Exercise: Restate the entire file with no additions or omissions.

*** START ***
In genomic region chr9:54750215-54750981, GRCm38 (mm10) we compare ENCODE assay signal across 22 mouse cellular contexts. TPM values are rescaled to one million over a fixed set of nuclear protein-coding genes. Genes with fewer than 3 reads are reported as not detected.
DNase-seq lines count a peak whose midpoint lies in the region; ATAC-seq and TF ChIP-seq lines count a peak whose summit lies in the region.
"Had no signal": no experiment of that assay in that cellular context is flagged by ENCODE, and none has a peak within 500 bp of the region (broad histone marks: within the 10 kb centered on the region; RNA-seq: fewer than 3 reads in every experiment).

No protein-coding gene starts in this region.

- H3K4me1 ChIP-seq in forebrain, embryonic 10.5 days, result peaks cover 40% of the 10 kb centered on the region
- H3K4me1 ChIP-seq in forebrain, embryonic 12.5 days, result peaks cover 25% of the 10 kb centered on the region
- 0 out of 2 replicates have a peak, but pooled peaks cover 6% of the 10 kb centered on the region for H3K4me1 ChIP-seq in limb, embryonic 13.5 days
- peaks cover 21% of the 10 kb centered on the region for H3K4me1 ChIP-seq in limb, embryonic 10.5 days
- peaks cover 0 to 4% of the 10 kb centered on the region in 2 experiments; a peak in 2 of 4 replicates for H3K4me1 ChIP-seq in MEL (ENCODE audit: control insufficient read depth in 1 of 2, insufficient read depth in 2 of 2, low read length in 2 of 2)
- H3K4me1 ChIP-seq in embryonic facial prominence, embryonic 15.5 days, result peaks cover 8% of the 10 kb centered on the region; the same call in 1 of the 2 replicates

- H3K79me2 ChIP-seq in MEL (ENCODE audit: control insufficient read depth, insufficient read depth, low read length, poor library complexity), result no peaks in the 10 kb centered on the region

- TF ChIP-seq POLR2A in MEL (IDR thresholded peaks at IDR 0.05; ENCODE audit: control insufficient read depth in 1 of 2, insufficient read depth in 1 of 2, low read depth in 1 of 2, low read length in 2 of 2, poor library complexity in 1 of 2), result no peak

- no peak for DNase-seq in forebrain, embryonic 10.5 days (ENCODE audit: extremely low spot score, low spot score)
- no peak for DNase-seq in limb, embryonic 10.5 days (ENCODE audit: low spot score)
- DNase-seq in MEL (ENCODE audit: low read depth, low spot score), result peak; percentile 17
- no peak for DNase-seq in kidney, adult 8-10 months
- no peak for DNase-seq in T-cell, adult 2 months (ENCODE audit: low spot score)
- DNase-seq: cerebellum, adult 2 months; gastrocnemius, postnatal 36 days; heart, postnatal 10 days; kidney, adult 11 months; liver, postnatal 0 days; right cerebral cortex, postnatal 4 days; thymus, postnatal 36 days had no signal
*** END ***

In genomic region chr9:54750215-54750981, GRCm38 (mm10) we compare ENCODE assay signal across 22 mouse cellular contexts. TPM values are rescaled to one million over a fixed set of nuclear protein-coding genes. Genes with fewer than 3 reads are reported as not detected.
DNase-seq lines count a peak whose midpoint lies in the region; ATAC-seq and TF ChIP-seq lines count a peak whose summit lies in the region.
"Had no signal": no experiment of that assay in that cellular context is flagged by ENCODE, and none has a peak within 500 bp of the region (broad histone marks: within the 10 kb centered on the region; RNA-seq: fewer than 3 reads in every experiment).

No protein-coding gene starts in this region.

- H3K4me1 ChIP-seq in forebrain, embryonic 10.5 days, result peaks cover 40% of the 10 kb centered on the region
- H3K4me1 ChIP-seq in forebrain, embryonic 12.5 days, result peaks cover 25% of the 10 kb centered on the region
- 0 out of 2 replicates have a peak, but pooled peaks cover 6% of the 10 kb centered on the region for H3K4me1 ChIP-seq in limb, embryonic 13.5 days
- peaks cover 21% of the 10 kb centered on the region for H3K4me1 ChIP-seq in limb, embryonic 10.5 days
- peaks cover 0 to 4% of the 10 kb centered on the region in 2 experiments; a peak in 2 of 4 replicates for H3K4me1 ChIP-seq in MEL (ENCODE audit: control insufficient read depth in 1 of 2, insufficient read depth in 2 of 2, low read length in 2 of 2)
- H3K4me1 ChIP-seq in embryonic facial prominence, embryonic 15.5 days, result peaks cover 8% of the 10 kb centered on the region; the same call in 1 of the 2 replicates

- H3K79me2 ChIP-seq in MEL (ENCODE audit: control insufficient read depth, insufficient read depth, low read length, poor library complexity), result no peaks in the 10 kb centered on the region

- TF ChIP-seq POLR2A in MEL (IDR thresholded peaks at IDR 0.05; ENCODE audit: control insufficient read depth in 1 of 2, insufficient read depth in 1 of 2, low read depth in 1 of 2, low read length in 2 of 2, poor library complexity in 1 of 2), result no peak

- no peak for DNase-seq in forebrain, embryonic 10.5 days (ENCODE audit: extremely low spot score, low spot score)
- no peak for DNase-seq in limb, embryonic 10.5 days (ENCODE audit: low spot score)
- DNase-seq in MEL (ENCODE audit: low read depth, low spot score), result peak; percentile 17
- no peak for DNase-seq in kidney, adult 8-10 months
- no peak for DNase-seq in T-cell, adult 2 months (ENCODE audit: low spot score)
- DNase-seq: cerebellum, adult 2 months; gastrocnemius, postnatal 36 days; heart, postnatal 10 days; kidney, adult 11 months; liver, postnatal 0 days; right cerebral cortex, postnatal 4 days; thymus, postnatal 36 days had no signal